Bad Weather Alternative Ports
In the event of St Mawes being exposed to strong winds / big seas from the west or SW, we may start the voyage from more sheltered waters. This is likely to be the River Fal – Smugglers moorings near St Mawes or Falmouth Estuary.
Debbie will contact you at least 48hrs before the voyage with final joining instructions by email and text. All confirmed customers will be sent Debbies mobile number for emergencies or late arrival.
The A30 is the best route into Cornwall for St Mawes – if you follow a Sat Nav you will probably be taken via King Harry Car Ferry which is not the quickest route but is worth doing for the experience.
The best way is to leave the A30 at Fraddon and follow the B3275 until it meets the A390 where you turn left for a little way back towards St Austell. Then follow the signs to the right for the A3078 which ends in St Mawes.
There are two car parks in St Mawes both trouble free and you can pay by card
St Mawes Quay Car Park is very convenient as it is where you join your voyage but is a little more expensive.
St Mawes Central Car Park run by the St Just in Roseland Parish Council is recommended. It is just a minute walk from the Quay.
You can pay for a number of days with a debit card
There is free street parking in the roads up from the main beach, if you can find a space. Buckeys Lane is one way so please park on the right. The private roads of Pedn Moran or Freshwater Lane are popular with beach visitors and holiday cottage customers. Local residents are used to mystery cars parked outside for several days, as long as no drives are blocked, it seems the accepted thing. As with all street parking please make sure there is room for fire engines to get through. From any of these roads the Quay is about 5 minutes walk.
To get to St Mawes by train, buy a ticket for Falmouth Town Station, walk down to the waterfront and come across the water from Falmouth to St Mawes by passenger ferry.
Falmouth is on a branch line from Truro which is on the main London – Penzance rail line. Trains come into Cornwall to Truro from many parts of the UK and it is only 30 minutes down the branch line to Falmouth. Beware there are several small stations in Falmouth. Get off at Falmouth Town Station.
Falmouth Town Station (the Dell) is ten minutes walk from Customs House Quay where one of three ferries runs to St Mawes in the summer. If you just miss a ferry there are other departures to St Mawes from Prince of Wales Pier, the other side of town. In the winter – all ferries run from Prince of Wales Pier only. It is about 15 minutes walk through the town to the Prince of Wales Pier.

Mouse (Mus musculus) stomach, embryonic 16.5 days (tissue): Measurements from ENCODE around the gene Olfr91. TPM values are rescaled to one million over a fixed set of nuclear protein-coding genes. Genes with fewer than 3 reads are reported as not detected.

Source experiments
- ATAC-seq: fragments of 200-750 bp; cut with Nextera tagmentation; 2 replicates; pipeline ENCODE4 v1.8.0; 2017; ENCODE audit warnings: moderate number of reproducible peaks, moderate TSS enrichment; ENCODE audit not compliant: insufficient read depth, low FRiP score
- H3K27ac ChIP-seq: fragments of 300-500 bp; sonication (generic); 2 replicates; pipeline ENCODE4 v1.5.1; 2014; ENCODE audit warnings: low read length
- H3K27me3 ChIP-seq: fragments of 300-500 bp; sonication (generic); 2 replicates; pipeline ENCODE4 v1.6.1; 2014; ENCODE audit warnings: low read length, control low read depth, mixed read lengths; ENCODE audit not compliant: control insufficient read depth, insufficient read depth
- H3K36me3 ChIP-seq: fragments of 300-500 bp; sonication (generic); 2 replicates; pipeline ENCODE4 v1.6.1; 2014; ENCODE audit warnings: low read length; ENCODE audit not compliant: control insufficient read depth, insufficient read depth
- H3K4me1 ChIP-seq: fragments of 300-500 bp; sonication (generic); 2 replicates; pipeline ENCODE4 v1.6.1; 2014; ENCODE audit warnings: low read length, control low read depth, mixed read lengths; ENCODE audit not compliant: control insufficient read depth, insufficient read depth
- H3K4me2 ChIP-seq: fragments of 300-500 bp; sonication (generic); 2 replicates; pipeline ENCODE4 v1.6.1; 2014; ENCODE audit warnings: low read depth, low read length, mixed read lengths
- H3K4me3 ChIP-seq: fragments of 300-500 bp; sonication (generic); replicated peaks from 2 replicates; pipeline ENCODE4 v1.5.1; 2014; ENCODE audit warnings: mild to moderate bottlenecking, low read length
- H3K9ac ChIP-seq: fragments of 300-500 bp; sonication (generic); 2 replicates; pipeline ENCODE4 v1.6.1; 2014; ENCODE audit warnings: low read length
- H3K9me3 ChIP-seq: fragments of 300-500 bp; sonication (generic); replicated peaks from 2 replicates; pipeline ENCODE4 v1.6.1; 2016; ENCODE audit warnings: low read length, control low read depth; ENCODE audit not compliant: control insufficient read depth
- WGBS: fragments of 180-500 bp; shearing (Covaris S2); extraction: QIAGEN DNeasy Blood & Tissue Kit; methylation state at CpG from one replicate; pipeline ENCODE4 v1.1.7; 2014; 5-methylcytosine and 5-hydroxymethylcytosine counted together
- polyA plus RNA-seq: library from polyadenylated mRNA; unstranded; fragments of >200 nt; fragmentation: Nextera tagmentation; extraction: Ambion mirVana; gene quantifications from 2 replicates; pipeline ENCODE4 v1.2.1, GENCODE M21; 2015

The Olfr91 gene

Ferry is the best way. St Mawes Passenger Ferry timetable for both piers https://www.falriver.co.uk/ferries/st-mawes-ferry/timetable. This has a live update to confirm which ferries are running on the day. It only stops in really bad weather.
St Mawes Ferry 01872 861 911 or 07855 438 674
Ferries are hourly in winter and three per hour in the summer and the journey is 20-25 minutes.
There are buses from Truro to St Mawes but they are very infrequent and take about an hour.
Newquay is the nearest airport but it is poorly served by public transport. A taxi to St Mawes can cost over £60
Classic Sailing recommend Treesisters charity as a carbon offsetting scheme and we have our own Classic Sailing Forest you can add tree planting to. These community tree planting schemes are all in parts of the world that desperately need reforestation and have maximum scope to reduce CO2
Please limit yourself to one soft bag or rucksack as there is limited storage space on board. No suitcases please!
Tallulah does not have waterproof jacket and trousers yet, so please bring a properly waterproof jacket and trousers on all voyages.
Walking and cycling waterproofs are usually adequate and much lighter to pack, so there really is no need to buy a coastal sailing jacket (unless you really want an excuse to invest in your future sailing). If you need any advice, or lack of a jacket is preventing you participating, please ring us on 01326 53 1234
Tallulah does not always have wine bottles for sale on board so you are welcome to bring modest quantities of alcohol, (unless it is an alcohol free voyage) e.g. to drink with evening meals, but drinking whilst sailing is not allowed.
Photos and images of the striking 44ft pilot cutter Tallulah, offering charter voyages for individuals, couples and groups from 2022. Based in St Mawes, Cornwall. No experience is necessary and a local skipper as your guide.